Giant Fibrous Epulis: A Case Report of a Benign Mass of the Oral Cavity


The epulis is a relatively frequent benign oral lesion that originates from the gingival and which has no degenerative potential. A 73-year-old-woman came to our attention for a mass, located in the oral cavity and more precisely in the right inferior maxillary alveolar ridge, that the patient firstly noticed 2 years earlier. Its dimensions increased over time and now were relevant. The mass was mobile, and non-ulcerated e did not evoke pain when palpated. It was characterized by a thin pedicle and its resection, under local anesthesia, allowed a complete removal of the mass itself. The histological examination showed a fibrous and plasmacellular epulis with calcific spots and mixoid aspects. We here report this case for the unique dimensions of this epulis and in order to give a useful example that could help in the differential diagnosis of the lesions located in the oral cavity.

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Laus, M. , Antonio Conti, M. and Croce, A. (2016) Giant Fibrous Epulis: A Case Report of a Benign Mass of the Oral Cavity. International Journal of Otolaryngology and Head & Neck Surgery, 5, 228-232. doi: 10.4236/ijohns.2016.56035.

1. Introduction

The epulis is a relatively frequent benign lesion of the oral cavity [1] . The name derives from the ancient Greek and is an aspecific clinical term that bares a topographic meaning, indicating a lesion located over the gengiva [2] [3] . It is twice more common in females and the reasons for this remain unclear [4] . There are four types of epulides, depending on the prevalent histological component: fibrous, granulomatous (pyogenic granuloma), angiomatous and giant cells epulis. According to some authors, they correspond to different developing stages of a single pathological entity that, at the initial stages, would be rich with vascular and cellular components while the fibrous constituent progressively increases over time. It usually appears as a single pedunculated lesion rising from the maxillary alveolar ridge. It is indolent and the dimensions may considerably vary. Its consistency as well is variable and the color depends on the prevalent histologic component ranging from pink to dark red [5] . The etiopathogenesis is not completely clear but seems to be related to several factors in which a key role is played by the reactive inflammatory component that determines its action on cells within the parodontal ligament or the periostium. Poor oral hygiene seems to be a predisposing factor [6] . The fact that they are more common in some conditions characterized by hormonal disequilibrium, such as pregnancy, supports the hormonal hypothesis [7] . Likewise, a chronic and recurrent traumatism may induce an exuberant or excessive tissue response [1] .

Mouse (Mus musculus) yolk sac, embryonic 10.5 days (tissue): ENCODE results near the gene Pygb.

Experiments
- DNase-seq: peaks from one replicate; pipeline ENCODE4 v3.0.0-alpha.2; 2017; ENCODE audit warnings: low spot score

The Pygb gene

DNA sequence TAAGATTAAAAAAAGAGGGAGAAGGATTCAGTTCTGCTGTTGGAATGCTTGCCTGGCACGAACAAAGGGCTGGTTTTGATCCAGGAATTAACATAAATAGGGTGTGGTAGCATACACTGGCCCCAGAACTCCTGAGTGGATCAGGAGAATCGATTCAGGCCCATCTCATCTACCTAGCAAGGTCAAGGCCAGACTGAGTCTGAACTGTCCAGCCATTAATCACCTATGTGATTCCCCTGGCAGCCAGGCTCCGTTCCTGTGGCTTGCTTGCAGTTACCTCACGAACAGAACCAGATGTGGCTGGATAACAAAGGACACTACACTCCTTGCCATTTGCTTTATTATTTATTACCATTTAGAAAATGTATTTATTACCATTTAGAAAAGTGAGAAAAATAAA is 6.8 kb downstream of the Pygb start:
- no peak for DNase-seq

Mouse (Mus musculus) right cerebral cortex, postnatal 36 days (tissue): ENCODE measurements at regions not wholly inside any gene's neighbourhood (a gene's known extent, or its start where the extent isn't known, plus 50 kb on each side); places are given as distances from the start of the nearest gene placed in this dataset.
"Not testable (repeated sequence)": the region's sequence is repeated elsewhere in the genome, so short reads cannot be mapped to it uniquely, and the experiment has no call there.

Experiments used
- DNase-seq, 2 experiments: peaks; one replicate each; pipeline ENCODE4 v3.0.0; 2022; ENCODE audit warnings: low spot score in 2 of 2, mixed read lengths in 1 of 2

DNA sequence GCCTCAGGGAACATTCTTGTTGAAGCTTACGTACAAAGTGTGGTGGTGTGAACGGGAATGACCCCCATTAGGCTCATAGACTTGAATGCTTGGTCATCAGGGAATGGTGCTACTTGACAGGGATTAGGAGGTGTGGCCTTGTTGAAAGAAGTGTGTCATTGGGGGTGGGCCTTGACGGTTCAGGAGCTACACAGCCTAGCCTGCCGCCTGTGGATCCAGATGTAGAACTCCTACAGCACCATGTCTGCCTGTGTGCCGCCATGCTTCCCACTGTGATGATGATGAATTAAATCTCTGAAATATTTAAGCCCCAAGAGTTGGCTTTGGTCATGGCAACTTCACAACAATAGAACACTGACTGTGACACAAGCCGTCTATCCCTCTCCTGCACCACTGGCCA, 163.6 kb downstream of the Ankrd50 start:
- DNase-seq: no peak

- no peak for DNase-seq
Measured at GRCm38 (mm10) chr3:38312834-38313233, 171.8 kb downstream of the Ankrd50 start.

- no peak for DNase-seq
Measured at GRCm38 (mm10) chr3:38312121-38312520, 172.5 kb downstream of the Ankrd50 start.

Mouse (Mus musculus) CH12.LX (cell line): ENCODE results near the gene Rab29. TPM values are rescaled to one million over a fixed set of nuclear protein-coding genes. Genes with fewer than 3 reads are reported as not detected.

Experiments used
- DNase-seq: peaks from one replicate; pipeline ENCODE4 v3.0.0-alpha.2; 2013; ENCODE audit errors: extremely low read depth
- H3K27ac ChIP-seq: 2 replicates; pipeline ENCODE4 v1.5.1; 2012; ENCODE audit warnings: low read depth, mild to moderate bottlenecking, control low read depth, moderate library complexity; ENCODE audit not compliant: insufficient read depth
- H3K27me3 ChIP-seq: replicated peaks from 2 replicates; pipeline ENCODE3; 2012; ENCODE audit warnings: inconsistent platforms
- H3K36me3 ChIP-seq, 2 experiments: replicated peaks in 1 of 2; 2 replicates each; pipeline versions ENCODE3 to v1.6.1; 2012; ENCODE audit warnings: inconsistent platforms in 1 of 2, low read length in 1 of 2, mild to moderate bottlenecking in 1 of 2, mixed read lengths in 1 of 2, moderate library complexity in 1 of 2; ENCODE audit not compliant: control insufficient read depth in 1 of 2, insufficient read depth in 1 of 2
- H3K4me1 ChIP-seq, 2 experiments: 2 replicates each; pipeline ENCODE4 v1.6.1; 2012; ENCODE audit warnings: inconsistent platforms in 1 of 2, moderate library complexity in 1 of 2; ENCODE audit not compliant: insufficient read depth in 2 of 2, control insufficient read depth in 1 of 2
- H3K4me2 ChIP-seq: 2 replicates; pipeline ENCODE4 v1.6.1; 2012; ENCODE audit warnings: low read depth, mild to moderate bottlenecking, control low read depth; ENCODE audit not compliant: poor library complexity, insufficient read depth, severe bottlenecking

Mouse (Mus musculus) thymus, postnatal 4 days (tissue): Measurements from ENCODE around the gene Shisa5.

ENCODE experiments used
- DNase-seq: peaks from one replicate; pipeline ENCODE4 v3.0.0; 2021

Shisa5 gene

2. Case Report

A 73-year-old woman, affected by congenital hypothyroidism, arterial hypertension, type 2 diabetes mellitus, came to our attention for a mass, located in the oral cavity and more precisely in the right inferior maxillary alveolar ridge (Figure 1(A)), that she firstly noticed 2 years earlier. Its dimensions increased over time and now were relevant (4.5 × 3 × 3.1 cm) (Figure 1(B)). The mass appeared nodular, non-ulcerated, pink and white and its consistency was tough. It was mobile, anchored to the gengiva via a thin pedicle and did not evoke pain when palpated. We firstly planned to perform a biopsy, but, despite its relevant dimensions, it resulted easily clivable in the reduced space of the oral cavity, therefore we decided to completely remove it by resection of its thin pedicle, under local anesthesia. We then applied some bioadsorbable sutures to stop the subsequent mild hemorrhage. The alveolar ridge where the pedicle was anchored was intact. Macroscopically, the lesion appeared homogeneous and, on cut surface, showed a white aspect with a fibrous consistence and calcific spots. At the microscopic examination, the lesion appeared densely fibrous with lots of plasmacellular infiltrates surrounding vascular structures (Figure 2(A)). At the immunoistochemistry study, the plasmacellules were CD138 positive (Figure 2(B)) and CD56 negative and Kappa (Figure 2(C)) and Lambda (Figure 2(D)) chains positive, features that ruled out markers of atypia and eventually led to the diagnosis of fibrous and plasmacellular epulis with calcific spots and mixoid aspects.